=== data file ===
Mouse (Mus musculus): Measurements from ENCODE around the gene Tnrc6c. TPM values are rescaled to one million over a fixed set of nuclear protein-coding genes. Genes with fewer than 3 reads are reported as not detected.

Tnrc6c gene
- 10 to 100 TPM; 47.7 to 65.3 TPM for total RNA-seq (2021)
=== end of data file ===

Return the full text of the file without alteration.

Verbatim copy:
Mouse (Mus musculus): Measurements from ENCODE around the gene Tnrc6c. TPM values are rescaled to one million over a fixed set of nuclear protein-coding genes. Genes with fewer than 3 reads are reported as not detected.

Tnrc6c gene
- 10 to 100 TPM; 47.7 to 65.3 TPM for total RNA-seq (2021)